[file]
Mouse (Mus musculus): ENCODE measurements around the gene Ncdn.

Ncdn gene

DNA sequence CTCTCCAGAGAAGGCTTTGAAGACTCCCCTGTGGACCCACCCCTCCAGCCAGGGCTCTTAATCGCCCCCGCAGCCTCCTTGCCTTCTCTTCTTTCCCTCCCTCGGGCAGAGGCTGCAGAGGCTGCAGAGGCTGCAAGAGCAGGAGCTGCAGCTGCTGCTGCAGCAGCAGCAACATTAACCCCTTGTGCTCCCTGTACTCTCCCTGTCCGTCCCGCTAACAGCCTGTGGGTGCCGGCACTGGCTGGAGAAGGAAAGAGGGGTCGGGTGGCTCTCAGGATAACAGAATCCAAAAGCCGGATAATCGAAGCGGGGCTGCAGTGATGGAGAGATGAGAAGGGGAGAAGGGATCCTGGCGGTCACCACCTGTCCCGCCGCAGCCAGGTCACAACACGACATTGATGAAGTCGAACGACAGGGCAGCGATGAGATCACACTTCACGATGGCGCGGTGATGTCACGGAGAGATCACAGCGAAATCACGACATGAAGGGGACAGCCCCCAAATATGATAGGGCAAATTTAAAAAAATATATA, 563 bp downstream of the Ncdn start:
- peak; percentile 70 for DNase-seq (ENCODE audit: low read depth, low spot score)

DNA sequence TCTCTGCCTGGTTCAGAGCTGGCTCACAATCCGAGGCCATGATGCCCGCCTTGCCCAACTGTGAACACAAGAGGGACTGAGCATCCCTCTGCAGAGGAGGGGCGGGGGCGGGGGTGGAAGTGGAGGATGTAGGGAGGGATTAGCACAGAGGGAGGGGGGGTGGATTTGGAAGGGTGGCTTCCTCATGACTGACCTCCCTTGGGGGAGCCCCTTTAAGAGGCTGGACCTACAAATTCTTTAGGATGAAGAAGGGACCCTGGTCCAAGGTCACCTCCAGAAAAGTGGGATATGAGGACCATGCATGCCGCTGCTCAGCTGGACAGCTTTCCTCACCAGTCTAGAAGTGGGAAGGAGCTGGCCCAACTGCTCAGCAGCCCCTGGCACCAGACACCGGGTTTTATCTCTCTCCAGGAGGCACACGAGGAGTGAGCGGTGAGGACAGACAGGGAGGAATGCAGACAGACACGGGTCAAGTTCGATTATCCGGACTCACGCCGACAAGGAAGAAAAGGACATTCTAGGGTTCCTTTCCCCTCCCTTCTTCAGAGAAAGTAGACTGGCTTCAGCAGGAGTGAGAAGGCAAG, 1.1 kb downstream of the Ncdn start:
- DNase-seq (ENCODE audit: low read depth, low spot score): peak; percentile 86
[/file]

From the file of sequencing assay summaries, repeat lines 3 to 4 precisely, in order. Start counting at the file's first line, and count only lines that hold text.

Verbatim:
DNA sequence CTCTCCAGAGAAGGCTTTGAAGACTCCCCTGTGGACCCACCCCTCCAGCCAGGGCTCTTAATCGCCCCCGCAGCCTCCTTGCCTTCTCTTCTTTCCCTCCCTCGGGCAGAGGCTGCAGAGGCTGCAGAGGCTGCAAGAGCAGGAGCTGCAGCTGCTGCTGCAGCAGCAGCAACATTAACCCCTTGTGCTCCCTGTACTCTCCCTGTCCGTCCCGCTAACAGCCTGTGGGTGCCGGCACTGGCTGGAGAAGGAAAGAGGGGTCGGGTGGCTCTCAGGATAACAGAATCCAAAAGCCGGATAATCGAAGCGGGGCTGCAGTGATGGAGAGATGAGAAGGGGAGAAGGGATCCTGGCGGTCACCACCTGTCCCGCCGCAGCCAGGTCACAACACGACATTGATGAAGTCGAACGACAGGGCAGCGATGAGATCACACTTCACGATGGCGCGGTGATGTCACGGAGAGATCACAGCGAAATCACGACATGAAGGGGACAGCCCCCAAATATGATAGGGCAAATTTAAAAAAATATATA, 563 bp downstream of the Ncdn start:
- peak; percentile 70 for DNase-seq (ENCODE audit: low read depth, low spot score)